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Wednesday, December 6th, 2023
the First Week of Advent
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Bible Commentaries
1 Peter 4

Gann's Commentary on the BibleGann on the Bible

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Verse 1

1 Peter 4:1

The Purging Effect of Suffering --

Not all suffering, but in context, the suffering of the righteous.

Christ suffered -- A reference to Christ’s death on the cross and the purpose for which he died, 1 Peter 3:18.

Christ suffered -- Peter introduced this idea in 1 Peter 3:18; he now indicates its significance in Christian experience. In our own physical sufferings, we are to imitate Christ’s attitude (see 1 Peter 2:21-24).

Arm yourself -- pic of a soldier putting on heavy armor

Wuest -- The Greek word translated "arm yourselves" was used of a Greek soldier putting on his armor and taking his weapons. The noun of the same root was used of a heavy-armed foot-soldier who carried a pike and a large shield. The word was used of heavy-armed as against light-armed troops. Peter could have used the latter word. The Holy Spirit selected the former. The Christian needs the heaviest armor he can get, to withstand the attacks of the enemy of his soul.

Arm -- is a military term for putting on heavy armor and preparing for battle. There is a spiritual conflict in our daily lives (cf. Ephesians 6:10 ff; Romans 13:12; 1 Thessalonians 5:8). - Utley

Ceased -- G3973 παύω paúō; fut. paúsō. To stop, pause, make an end. WordStudy; The Greek word equivalent for a stop sign. (midd/pass, release, Thayer.) An illustration might be the prodigal son.

ceased -- you have finished with sin (or For the one [or One] who has suffered physically has finished with sin): Our suffering with Christ shows that we have identified with him (see Romans 8:17). Those who identify with Christ experience the victory over the power of sin that he won on the cross (Romans 6:1-10). NTLSB

The perfect tense of the verb emphasizes a permanent eternal condition free from sin [because of what Christ did on the cross]. - MSB

Hath ceased from sin. The idea seems to be that of Romans 6:7, “He that is dead is freed from sin. - PNT

ceased from sin -- The main verb can be either MIDDLE (A. T. Robertson’s Word Pictures of the New Testament, p. 121) or PASSIVE (Moulton’s Analytical Greek Lexicon and Barbara and Tim Friberg’s Analytical Greek New Testament). If it is MIDDLE it is encouraging believers to be actively involved in not sinning as followers of Christ’s example. If PASSIVE it is emphasizing the spiritual fact of the believer’s deliverance from the power of sin.

Death annuls one’s relationship to sin. This may be connected to the theological concepts of Rom. 6. Death to the old life brings potential service to God (cf. Romans 6:2-7) or baptism symbolizes one’s newness of life (cf. Romans 6:4; Colossians 2:12).

The whole point is that as believers follow Christ’s example of suffering, so too, His example of victory over sin. We are new creatures in Christ! We must live like it. Christlikeness is the will of God (cf. Romans 8:29; Galatians 4:14; Ephesians 1:4; Ephesians 2:10). It reflects the fact that the image of God lost in the Fall (cf. Gen. 3) is fully restored in Christ. Christians have a choice again on how they will live. They are no longer slaves of sin! Walk in Him! - Utley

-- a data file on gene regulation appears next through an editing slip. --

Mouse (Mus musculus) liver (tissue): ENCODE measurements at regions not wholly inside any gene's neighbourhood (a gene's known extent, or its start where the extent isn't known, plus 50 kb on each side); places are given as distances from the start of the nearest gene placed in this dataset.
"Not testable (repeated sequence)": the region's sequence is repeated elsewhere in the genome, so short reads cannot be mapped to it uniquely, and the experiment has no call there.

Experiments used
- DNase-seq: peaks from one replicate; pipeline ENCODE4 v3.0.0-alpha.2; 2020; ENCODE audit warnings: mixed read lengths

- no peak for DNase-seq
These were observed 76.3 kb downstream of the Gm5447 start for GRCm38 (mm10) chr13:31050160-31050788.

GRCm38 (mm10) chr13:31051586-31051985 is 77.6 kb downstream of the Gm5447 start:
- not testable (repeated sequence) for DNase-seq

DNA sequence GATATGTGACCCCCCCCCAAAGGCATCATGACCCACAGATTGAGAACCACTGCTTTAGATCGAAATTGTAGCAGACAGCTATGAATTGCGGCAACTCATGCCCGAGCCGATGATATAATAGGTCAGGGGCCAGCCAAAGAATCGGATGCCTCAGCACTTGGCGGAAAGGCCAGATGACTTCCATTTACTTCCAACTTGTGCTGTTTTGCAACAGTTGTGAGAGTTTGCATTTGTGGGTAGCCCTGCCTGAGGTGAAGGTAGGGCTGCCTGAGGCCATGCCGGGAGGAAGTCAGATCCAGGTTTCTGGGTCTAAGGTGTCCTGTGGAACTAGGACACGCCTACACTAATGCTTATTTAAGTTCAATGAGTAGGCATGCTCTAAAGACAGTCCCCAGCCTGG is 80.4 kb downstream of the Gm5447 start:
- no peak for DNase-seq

Verse 2

1 Peter 4:2

We see a definite break from what pagans chose to do.

live the rest -- Since it is the Christian’s goal to be like Christ he should live the rest his life on earth pursuing the holy will of God rather than the ungodly lusts of the flesh. - WG

They live the rest of their lives not for evil human desires, but rather for the will of God (cf. 1 Peter 2:15; 1 Peter 3:17; 1 Peter 4:19). - BKC

Verse 3

1 Peter 4:3

1 Peter 4:3-4 The negative assessment of Gentile morality is inherited by the early church from traditional Judaism (see Wis 13-15; Romans 1:18-32; Ephesians 4:17-19). Early Christian preaching demanded a clean break from such unconscionably immoral ways. -- Cambridge Study Bible RSV.

Gentiles -- Peter metaphorically uses the Greek term for Gentiles to refer to nonbelievers and the various types of immoral behavior associated with them. Although the audience of 1 Peter likely included both Jews and Gentiles, here Peter uses the term for Gentiles in a negative sense to dissuade his readers from behaving like non-believing Gentiles. - FSB

Peter says in these verses that before we became Christians we lived like the Gentiles and did some of these things, but now, as Christians, we no longer live this way. - WG

lewdness “Lewdness” describes unbridled, unrestrained sin, an excessive indulgence in sensual pleasure.

Revelries -- has the idea of an orgy. The Gr. word was used in extrabiblical literature to refer to a band of drunken, wildly acting people, swaggering and staggering through public streets, wreaking havoc.

Thus the pleasures of the ungodly are described here from the perspective of God as despicable acts of wickedness. Though Peter’s readers had indulged in such sins before salvation, they must never do so again. Sin in the believer is a burden which afflicts him rather than a pleasure which delights him. - MSB

Lasciviousness -- excite sensality to unbridles and restrained living.

Lusts -- fleshly desires - not limited to sexual desires but probably the emphasis here.

Excess of wine -- drunkenness; -- οἰνοφλυγία -- oinophlugía; gen. oinophlugías, fem. noun from oinophlugéō (n.f.), to be drunken, which is from oínos (G3631), wine, and phlúō (n.f.), to overflow. -- In strict definition oinophlugía is an insatiate desire for wine, alcoholism and was commonly used for debauchery. No single word renders it better than debauchery since it is an extravagant indulgence in long, drawn-out drinking bouts which may induce permanent damage to the body. The death of Alexander the Great was ascribed to oinophlugía. Wordstudy.